Family support and love during a person’s conversion also came up with Ian Burch. When Ian came out as gay while in the midst of religious studies in college, he wanted to explore his faith in a religion that accepted him fully. He found solace in the Episcopal Church, where he is now a priest, and his family converted alongside him. Ian said, “My dad didn’t want any part of a church that didn’t love and accept his son for who he was.” Ian said that, like many clergy members he’s known, his family’s support has helped him thrive.
As for Solana, her conversion came at the same time that her Catholic mother left an unhappy marriage. The timing was serendipitous, according to Solana. “My mother and I became better friends through my twenties because we were both changing our lives so much and both of us had to be really understanding and open with each other. It created more communication between the two of us.”
As Rabbi Bob Levy said, “Our affection for family members needs to be based on our affection for them and nothing else. If we only love our children when they do what we want, that’s not love. That’s control.”
While there is still some underlying tension around Solana’s conversion with her extended family, her immediate family has embraced the transition wholeheartedly. Solana said, “My husband, Frankie, is unaffiliated in terms of religion, yet he comes to synagogue with my daughter and I every week. It was part of our agreement; he wants me and Genevieve to feel supported in our religious choice.”
If Frankie could go to a religious service he isn’t wholly invested in every week, perhaps Shaun and I could aspire to be as generous and loving to our faith-seeking family members. It seems a better option to me than having Lila move to a home filled will appliance-exorcising fanatics the first chance she gets.
“Religion is no longer prescribed or cajoled. You don’t go to church because you want your neighbors to see your car in the parking lot,” said Ian Burch. Adding:
People are completely honest about what they need from faith, what they’re looking for from faith, and their conflicts with faith. As a result, we’re seeing more mixed-faith families than ever before. Churches have never really had to think about how to welcome complete newcomers into a space. We have to do that now.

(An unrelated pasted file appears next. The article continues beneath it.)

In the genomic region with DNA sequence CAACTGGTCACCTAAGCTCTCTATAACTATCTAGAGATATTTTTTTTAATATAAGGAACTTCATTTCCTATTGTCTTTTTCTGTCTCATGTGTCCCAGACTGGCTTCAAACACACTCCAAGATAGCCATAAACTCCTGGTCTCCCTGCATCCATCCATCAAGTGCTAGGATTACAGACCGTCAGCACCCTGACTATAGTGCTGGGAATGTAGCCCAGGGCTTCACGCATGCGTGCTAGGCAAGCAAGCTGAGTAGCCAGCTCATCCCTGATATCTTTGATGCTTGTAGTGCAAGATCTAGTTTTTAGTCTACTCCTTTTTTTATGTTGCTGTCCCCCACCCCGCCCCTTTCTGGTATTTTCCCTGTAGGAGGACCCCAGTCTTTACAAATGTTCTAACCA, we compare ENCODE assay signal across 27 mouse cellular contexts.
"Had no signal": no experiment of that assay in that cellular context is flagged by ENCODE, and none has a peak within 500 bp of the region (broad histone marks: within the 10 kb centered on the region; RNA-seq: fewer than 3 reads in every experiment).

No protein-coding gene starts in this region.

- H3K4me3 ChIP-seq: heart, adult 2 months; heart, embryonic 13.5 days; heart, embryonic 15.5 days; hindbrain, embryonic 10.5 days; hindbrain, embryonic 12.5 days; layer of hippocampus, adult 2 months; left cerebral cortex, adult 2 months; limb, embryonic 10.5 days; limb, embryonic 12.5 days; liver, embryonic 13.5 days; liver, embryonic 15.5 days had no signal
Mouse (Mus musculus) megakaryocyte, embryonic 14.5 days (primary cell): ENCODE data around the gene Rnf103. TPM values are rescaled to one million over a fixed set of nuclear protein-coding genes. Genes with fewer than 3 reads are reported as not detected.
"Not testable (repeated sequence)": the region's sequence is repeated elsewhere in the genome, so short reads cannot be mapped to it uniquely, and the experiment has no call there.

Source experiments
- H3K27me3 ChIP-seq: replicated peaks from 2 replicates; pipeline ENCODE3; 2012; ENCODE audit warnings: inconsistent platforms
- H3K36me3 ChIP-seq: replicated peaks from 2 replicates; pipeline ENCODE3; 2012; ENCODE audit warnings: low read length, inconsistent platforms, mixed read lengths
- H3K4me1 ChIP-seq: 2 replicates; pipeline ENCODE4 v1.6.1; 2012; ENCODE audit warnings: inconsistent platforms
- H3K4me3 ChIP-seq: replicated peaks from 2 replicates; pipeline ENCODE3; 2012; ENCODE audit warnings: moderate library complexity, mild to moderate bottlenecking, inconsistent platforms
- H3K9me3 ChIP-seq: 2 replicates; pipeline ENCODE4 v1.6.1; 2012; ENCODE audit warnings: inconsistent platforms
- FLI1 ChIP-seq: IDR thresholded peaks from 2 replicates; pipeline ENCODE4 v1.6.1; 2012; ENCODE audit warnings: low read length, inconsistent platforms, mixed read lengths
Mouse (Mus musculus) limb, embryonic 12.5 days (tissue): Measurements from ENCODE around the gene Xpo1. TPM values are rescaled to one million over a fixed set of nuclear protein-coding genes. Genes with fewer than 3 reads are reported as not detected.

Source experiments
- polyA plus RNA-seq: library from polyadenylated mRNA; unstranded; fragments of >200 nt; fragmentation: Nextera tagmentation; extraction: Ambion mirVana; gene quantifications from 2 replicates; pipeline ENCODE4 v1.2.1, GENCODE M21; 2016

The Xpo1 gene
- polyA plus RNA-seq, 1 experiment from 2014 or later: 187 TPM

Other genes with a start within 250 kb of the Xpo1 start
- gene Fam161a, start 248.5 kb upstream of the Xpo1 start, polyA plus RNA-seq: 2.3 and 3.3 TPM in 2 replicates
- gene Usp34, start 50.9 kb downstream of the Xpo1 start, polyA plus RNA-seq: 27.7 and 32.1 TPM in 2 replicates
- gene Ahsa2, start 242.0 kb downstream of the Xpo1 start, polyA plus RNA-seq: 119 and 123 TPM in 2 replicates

Ian is right. I honestly don’t want to seem like a cultural tourist while individuals are having deep communion with their God. I want to respect and honor the numerous beliefs of every shiny person on planet Earth. But on a gut level, I’m afraid that my eyes will roll of their own accord. I’m afraid that I’ll unintentionally botch a prayer. Plus, what will my atheist mother say? I’m afraid of being the outsider, the tourist, the annoying splinter that bristles out from the smooth grain. The prospect of exploring religion with my daughter terrifies me. Which convinces me that it is a pursuit worth doing.
When I asked people for tips on how to feel comfortable when visiting a place of worship, I was given a lot of disparate advice. Everything from “sit in the back” to “call ahead of time and explain your situation.” Some of the advice felt right, while some just spoke to Ian’s observation that religious organizations are behind the times when it comes to paving the way for newcomers. Some of the advice worth passing on is as follows:
The Internet is your best friend. When faced with a religious ceremony or service that you’re unfamiliar with, Google ahead of time for tips on what to wear, if movement is required, and how long the service will last. The latter is of particular importance if attending with a child. Plan snacks and last-call for the potty accordingly.
Copy the people around you; allow yourself to follow.
As you explore of a faith, find a comfortable point of entry, keeping in mind that religious discovery is an evolutionary process.
Perhaps the piece of advice that I found the most comforting was from Ian. “When an emotional or rational disagreement leaves you feeling uncomfortable, take solace in the well-worn pebbles of a great tradition. The stories of the church are tales that humans have been telling themselves for hundreds of years. You’re wading in a stream of tradition.” While I don’t believe in God, I do have a strong belief in the power of storytelling. I can take comfort in that.
After discovering a local Universalist Unitarian church that seemed a comfortable point of entry, Shaun and I decided to allow the church into our family life if Lila’s religious curiosities ever lead us there. To date, they have not. We let her know in terms I hope weren’t weird and forced that we found a cool downtown church for families; Lila declined in favor of building Sunday morning blanket forts with her stuffed animals.
Regardless, this decision-making process has inspired a newfound openness to familiarizing myself with the stories that have shaped my culture and modern civilization. I’ve learned that love can triumph over righteousness in mixed-faith families. And if Shaun and I are ever called upon to change our Sunday morning novels-in-bed routine, we’re coming at it from an informed, thoughtful, and loving place.
Truly Render is the press and marketing manager for the University Musical Society and founder of Truly Render Creative, a boutique marketing and copywriting service. When not at work or swimming with her daughter at the YMCA, Truly enjoys reading, writing, and enjoying the incredible cultural offerings of southeastern Michigan with friends and family. Connect with her at trulyrendercreative.com.